In 2013, Dr. Sturek initiated dismissal proceedings for Dr. Packer, thus she did not receive a formal evaluation for the 2012-13 academic year. IU's Academic Handbook provides that a tenured faculty member may be dismissed for serious personal or professional misconduct. The IUPUI Supplement to the Academic Handbook defines such misconduct to include persistent neglect of duties or persistent failure to carry out the tasks reasonably expected of a person in that position. On July 16, 2013, Dr. Sturek recommended to Dean Brater that IUSM dismiss Dr. Packer because her poor performance amounted to persistent neglect of duties and failure to carry out expected tasks, noting that her performance had been rated as unsatisfactory on six of nine annual reviews, that she failed to comply with several aspects of her 2011 performance plan, and based upon negative student reviews for one of the courses she taught in fall 2011. Dean Brater submitted Dr. Sturek's recommendation and Dr. Packer's response to a three-person Conduct Characterization Committee, and a majority of the committee concluded that Dr. Packer's consistent unsatisfactory performance met the definition of "serious misconduct." On November 22, 2013, Chancellor Bantz notified Dr. Packer that he supported the recommendation for dismissal based on misconduct, specifically persistent failure to meet departmental standards applicable to faculty. He advised Dr. Packer that her effective dismissal date would be December 6, 2013.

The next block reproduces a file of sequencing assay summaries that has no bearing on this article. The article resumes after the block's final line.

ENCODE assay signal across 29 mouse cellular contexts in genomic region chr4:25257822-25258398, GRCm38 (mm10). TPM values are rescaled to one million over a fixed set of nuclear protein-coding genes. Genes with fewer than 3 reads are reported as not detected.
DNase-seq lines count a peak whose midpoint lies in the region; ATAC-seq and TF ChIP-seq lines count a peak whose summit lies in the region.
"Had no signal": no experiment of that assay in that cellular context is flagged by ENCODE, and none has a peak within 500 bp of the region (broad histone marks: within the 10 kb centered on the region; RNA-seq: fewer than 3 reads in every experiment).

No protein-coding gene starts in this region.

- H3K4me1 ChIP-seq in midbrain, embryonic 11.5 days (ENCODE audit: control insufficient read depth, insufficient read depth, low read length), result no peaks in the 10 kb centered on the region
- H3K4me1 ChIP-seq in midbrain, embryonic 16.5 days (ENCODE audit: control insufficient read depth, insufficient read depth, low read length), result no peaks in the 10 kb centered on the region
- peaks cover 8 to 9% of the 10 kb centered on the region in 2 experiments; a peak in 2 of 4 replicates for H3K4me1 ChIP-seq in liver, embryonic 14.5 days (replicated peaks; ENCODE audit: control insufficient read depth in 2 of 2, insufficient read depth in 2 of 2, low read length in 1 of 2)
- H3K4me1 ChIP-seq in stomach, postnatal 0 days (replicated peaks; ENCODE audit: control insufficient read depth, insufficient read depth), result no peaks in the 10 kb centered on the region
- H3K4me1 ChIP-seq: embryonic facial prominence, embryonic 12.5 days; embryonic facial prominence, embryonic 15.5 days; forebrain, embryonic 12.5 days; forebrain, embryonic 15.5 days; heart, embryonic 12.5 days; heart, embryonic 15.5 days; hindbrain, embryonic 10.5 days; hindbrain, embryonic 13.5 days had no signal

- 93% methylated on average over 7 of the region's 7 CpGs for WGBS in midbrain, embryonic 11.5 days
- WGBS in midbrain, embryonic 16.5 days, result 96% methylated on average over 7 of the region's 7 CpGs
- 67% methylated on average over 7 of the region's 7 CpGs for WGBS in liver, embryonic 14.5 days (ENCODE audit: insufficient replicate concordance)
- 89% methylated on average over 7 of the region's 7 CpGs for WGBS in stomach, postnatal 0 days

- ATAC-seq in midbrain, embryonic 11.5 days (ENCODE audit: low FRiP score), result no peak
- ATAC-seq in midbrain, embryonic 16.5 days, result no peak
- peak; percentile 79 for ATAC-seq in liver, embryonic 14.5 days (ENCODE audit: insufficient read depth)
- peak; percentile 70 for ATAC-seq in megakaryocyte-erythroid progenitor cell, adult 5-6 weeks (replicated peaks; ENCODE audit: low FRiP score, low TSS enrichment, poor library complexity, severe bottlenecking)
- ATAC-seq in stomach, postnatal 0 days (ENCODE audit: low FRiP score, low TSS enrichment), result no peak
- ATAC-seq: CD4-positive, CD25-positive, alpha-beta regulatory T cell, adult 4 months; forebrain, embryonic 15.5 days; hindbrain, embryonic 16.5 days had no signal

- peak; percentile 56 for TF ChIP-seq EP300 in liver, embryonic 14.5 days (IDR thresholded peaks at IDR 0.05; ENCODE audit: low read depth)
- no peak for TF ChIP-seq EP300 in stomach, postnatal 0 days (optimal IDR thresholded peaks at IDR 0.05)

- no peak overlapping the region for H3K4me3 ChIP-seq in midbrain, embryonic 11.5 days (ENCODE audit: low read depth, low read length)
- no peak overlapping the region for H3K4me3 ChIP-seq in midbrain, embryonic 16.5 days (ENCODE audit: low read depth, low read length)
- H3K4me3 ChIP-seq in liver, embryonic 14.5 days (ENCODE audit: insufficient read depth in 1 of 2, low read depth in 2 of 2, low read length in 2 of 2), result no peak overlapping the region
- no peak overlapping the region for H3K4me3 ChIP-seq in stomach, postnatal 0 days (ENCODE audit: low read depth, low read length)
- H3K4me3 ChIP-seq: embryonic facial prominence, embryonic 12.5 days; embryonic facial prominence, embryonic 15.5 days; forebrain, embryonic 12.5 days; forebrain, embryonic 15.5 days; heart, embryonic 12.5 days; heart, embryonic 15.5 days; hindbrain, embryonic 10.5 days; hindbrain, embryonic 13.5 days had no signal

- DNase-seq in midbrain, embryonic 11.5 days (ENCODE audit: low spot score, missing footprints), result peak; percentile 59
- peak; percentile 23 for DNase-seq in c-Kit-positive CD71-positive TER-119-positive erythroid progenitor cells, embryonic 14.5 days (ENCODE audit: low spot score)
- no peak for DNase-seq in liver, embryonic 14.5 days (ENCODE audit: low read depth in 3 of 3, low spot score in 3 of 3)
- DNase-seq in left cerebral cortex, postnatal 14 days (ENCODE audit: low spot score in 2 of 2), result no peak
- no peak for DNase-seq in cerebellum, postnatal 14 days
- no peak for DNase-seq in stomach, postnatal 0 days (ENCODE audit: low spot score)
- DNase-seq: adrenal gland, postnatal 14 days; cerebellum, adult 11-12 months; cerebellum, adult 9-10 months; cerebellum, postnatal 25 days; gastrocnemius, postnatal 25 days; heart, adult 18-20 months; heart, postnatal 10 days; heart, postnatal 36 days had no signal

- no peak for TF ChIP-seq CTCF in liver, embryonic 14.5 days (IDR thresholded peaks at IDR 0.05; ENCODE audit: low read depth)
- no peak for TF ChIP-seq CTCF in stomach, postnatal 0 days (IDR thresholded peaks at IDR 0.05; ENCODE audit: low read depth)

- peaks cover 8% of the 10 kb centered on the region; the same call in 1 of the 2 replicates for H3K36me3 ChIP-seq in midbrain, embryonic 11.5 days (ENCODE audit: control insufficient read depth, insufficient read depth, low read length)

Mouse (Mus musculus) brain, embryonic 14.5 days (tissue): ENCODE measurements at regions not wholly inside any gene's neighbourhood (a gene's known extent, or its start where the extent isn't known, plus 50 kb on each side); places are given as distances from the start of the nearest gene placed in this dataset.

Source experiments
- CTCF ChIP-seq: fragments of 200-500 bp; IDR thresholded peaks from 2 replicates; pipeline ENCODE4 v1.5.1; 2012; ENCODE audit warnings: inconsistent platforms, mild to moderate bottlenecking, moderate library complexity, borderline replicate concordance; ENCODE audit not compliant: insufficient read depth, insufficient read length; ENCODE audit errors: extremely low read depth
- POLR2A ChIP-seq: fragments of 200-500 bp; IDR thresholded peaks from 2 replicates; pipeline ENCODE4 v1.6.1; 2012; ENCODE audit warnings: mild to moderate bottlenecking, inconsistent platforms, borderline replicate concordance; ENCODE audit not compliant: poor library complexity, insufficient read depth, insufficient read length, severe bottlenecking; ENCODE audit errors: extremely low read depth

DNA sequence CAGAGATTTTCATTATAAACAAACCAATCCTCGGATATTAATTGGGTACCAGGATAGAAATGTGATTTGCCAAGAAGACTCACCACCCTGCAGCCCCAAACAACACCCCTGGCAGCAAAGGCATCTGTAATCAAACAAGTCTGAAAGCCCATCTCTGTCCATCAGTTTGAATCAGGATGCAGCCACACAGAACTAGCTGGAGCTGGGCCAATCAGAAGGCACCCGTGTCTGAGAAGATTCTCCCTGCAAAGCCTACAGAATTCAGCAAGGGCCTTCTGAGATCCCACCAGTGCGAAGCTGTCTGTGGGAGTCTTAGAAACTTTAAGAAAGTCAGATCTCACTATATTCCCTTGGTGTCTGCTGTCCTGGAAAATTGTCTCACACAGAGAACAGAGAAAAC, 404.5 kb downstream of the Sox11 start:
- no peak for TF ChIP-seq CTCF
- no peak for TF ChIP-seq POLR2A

B. Dr. Packer's Grievances

Throughout her employment at IUSM Dr. Packer filed several grievances. Her first grievance was filed in 2000 alleging unequal pay and failure to grant her tenure. Dr. Packer's second grievance, again for unequal pay, was filed in 2002 after she alleged she did not receive raises following her grant of tenure and promotion, and for two consecutive research awards in 2001 and 2002. The IUSM Faculty Grievance Committee recommended in Dr. Packer's favor, but she did not receive a pay raise until 2003. In 2010, Dr. Packer filed a complaint with the IUPUI Office of Equal Opportunity ("OEO") and an IUPUI Faculty Grievance, which included complaints about her teaching load, salary, and laboratory space. An independent Faculty Board of Review ("FBR") was appointed to address the grievance. The FBR largely rejected Dr. Packer's allegations of unfairness, including her complaint about inferior laboratory space, finding that the conditions of Dr. Packer's work were not substantially different than other faculty members. Dr. Packer's OEO complaint was separately investigated by Kim Kirkland ...